The Starboard Sea by Amber Dermont
New book for the favourite list alert. It was reminiscent of The Secret History by Donna Tartt, which is possibly my favourite book of all time. So, holy Moses, let’s get to it.
The Starboard Sea is a tale of the upper-class elite. The rich kids that, if were English, none of us from the comprehensive school posse would like – a little too close to the bell-ends on Made In Chelsea, perhaps. But the fact that it’s set in the eastern coast of America, gives us just enough distance for an unhealthy and morbid fascination. Cue Jason Prosper, the epitome of the pensive protagonist, a Catcher in the Rye-esque thinker and as the name would suggest he comes from a prosperous background. Son of a high-flying New York Banker and a neurotic mother and brother to a dodgy Dell-boy investor, Jason spends his summer between New York penthouses and summerhouses in Maine, whereas term time was spent at the prestigious Kensington Prep. That was, until he got kicked out.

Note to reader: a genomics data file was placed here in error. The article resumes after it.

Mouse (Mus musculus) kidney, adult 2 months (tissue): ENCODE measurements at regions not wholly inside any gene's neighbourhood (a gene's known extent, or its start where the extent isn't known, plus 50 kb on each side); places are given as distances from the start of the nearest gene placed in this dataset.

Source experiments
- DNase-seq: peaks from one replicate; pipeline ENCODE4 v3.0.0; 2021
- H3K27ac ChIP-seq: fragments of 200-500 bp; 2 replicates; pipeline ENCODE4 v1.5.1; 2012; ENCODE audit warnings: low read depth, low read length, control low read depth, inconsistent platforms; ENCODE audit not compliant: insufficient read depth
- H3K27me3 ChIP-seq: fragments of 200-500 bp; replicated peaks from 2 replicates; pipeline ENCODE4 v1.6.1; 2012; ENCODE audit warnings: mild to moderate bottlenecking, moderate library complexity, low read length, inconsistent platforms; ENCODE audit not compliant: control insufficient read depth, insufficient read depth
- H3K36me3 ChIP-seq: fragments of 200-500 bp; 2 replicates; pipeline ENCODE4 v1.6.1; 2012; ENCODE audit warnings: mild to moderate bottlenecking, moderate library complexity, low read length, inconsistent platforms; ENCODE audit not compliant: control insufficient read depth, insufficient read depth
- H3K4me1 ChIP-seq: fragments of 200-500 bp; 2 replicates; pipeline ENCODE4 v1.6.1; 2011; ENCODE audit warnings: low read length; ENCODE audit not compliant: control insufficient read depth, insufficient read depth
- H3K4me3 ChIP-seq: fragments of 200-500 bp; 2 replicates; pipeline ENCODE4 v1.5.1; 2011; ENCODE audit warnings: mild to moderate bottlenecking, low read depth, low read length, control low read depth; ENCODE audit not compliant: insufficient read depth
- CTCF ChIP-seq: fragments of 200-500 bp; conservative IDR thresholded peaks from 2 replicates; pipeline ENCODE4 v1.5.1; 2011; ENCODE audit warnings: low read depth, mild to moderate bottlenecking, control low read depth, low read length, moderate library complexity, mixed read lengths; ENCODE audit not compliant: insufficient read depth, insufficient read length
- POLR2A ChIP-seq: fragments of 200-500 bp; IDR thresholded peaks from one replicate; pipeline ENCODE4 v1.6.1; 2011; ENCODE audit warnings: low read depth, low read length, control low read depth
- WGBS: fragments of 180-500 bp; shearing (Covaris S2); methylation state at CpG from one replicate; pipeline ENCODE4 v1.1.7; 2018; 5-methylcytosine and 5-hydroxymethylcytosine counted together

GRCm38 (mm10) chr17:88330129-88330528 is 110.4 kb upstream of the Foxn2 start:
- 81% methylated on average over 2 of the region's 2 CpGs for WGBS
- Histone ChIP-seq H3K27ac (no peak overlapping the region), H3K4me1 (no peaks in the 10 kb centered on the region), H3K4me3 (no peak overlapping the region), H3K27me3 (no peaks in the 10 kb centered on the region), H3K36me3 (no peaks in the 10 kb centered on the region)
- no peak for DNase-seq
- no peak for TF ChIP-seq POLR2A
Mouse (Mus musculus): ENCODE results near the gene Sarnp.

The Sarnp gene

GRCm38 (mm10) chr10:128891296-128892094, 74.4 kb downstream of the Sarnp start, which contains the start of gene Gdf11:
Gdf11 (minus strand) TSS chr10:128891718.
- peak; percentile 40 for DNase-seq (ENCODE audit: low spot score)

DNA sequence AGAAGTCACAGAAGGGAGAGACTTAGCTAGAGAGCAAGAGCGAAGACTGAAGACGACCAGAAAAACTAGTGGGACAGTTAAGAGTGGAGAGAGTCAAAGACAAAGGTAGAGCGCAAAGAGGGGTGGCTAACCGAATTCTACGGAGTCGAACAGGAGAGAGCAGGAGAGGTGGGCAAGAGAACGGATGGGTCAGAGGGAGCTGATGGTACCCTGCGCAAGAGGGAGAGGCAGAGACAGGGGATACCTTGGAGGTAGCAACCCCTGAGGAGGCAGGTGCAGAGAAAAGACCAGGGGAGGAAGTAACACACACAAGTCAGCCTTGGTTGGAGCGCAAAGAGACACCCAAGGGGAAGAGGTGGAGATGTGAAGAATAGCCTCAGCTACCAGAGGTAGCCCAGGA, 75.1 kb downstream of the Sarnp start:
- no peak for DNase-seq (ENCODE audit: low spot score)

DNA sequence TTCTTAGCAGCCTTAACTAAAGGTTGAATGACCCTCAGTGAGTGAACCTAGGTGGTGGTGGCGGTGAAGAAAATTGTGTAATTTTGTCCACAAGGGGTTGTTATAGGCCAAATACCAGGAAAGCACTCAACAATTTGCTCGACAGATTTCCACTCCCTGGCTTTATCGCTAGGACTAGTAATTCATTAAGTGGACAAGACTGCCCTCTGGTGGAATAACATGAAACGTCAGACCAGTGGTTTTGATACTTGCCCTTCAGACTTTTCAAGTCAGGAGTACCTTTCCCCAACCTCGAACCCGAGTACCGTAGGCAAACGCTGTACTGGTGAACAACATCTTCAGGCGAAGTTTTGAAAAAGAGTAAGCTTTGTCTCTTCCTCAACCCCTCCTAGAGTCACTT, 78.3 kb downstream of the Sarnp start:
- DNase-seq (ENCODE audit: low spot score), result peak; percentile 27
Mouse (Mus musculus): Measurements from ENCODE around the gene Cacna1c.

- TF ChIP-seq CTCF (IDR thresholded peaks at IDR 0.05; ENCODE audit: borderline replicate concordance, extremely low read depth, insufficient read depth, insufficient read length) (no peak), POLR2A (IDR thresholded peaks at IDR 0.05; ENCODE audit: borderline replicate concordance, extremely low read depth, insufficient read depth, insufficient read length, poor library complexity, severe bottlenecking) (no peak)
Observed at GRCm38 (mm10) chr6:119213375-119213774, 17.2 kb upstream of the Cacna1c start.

The reader is, to begin with, shrouded in mystery as to why our hero has faced a scandalous expulsion and is now heading to the illustriously crappy Bellingham Academy. Don’t get me wrong, it’s a lot fancier than the chewing-gum decorated halls that I used to walk through, but as far as the elite US schools go…it’s scraping the barrel.
Set against the wall street crash of the eighties, the kids knock around at school; sex, drugs and wild parties are a daily occurrence. But our Jason doesn’t quite fit this mold. He has the money and he has the looks (if you squint a bit), but he also has a torn heart, still mourning the suicide of his best-friend, roommate and sailing partner, Cal.
But a new school brings a new start and a new friend with it. Aidan. A troubled girl with unruly hair and a striking face. Tentatively together they attempt to mend each other. Everything is starting to look up until a storm brings a devastating tragedy upon it’s waves.
It’s a story of unlikely friendships and sinister undercurrents. The language is perhaps the most beautifully metaphoric of its kind that I have recently read – each line taking you back to the gentle whirring of the ocean.
Let this story sweep you out to sea.